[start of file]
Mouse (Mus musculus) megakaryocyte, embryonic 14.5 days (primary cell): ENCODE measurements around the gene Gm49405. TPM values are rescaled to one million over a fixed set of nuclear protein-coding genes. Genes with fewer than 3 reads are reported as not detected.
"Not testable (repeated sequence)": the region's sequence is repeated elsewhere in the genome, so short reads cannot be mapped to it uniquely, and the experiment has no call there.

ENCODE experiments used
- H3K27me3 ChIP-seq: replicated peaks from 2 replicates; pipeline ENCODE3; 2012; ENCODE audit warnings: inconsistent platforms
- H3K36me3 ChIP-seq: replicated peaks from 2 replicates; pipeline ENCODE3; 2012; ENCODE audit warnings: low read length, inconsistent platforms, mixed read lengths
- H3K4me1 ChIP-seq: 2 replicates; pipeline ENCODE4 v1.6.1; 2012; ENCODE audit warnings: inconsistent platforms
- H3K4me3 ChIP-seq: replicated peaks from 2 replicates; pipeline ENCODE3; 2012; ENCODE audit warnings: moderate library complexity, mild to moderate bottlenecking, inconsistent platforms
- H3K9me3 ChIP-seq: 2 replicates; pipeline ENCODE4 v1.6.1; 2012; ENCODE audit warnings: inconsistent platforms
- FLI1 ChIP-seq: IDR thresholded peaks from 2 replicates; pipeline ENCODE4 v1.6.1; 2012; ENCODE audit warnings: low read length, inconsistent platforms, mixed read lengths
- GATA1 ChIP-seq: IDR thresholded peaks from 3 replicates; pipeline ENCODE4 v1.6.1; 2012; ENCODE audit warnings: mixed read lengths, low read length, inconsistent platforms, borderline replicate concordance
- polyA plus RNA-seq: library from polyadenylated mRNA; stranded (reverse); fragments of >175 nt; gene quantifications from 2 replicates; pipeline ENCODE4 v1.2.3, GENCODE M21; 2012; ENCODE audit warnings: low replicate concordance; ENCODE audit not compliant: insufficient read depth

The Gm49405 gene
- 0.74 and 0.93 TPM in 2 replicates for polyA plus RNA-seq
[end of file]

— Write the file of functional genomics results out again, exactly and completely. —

Mouse (Mus musculus) megakaryocyte, embryonic 14.5 days (primary cell): ENCODE measurements around the gene Gm49405. TPM values are rescaled to one million over a fixed set of nuclear protein-coding genes. Genes with fewer than 3 reads are reported as not detected.
"Not testable (repeated sequence)": the region's sequence is repeated elsewhere in the genome, so short reads cannot be mapped to it uniquely, and the experiment has no call there.

ENCODE experiments used
- H3K27me3 ChIP-seq: replicated peaks from 2 replicates; pipeline ENCODE3; 2012; ENCODE audit warnings: inconsistent platforms
- H3K36me3 ChIP-seq: replicated peaks from 2 replicates; pipeline ENCODE3; 2012; ENCODE audit warnings: low read length, inconsistent platforms, mixed read lengths
- H3K4me1 ChIP-seq: 2 replicates; pipeline ENCODE4 v1.6.1; 2012; ENCODE audit warnings: inconsistent platforms
- H3K4me3 ChIP-seq: replicated peaks from 2 replicates; pipeline ENCODE3; 2012; ENCODE audit warnings: moderate library complexity, mild to moderate bottlenecking, inconsistent platforms
- H3K9me3 ChIP-seq: 2 replicates; pipeline ENCODE4 v1.6.1; 2012; ENCODE audit warnings: inconsistent platforms
- FLI1 ChIP-seq: IDR thresholded peaks from 2 replicates; pipeline ENCODE4 v1.6.1; 2012; ENCODE audit warnings: low read length, inconsistent platforms, mixed read lengths
- GATA1 ChIP-seq: IDR thresholded peaks from 3 replicates; pipeline ENCODE4 v1.6.1; 2012; ENCODE audit warnings: mixed read lengths, low read length, inconsistent platforms, borderline replicate concordance
- polyA plus RNA-seq: library from polyadenylated mRNA; stranded (reverse); fragments of >175 nt; gene quantifications from 2 replicates; pipeline ENCODE4 v1.2.3, GENCODE M21; 2012; ENCODE audit warnings: low replicate concordance; ENCODE audit not compliant: insufficient read depth

The Gm49405 gene
- 0.74 and 0.93 TPM in 2 replicates for polyA plus RNA-seq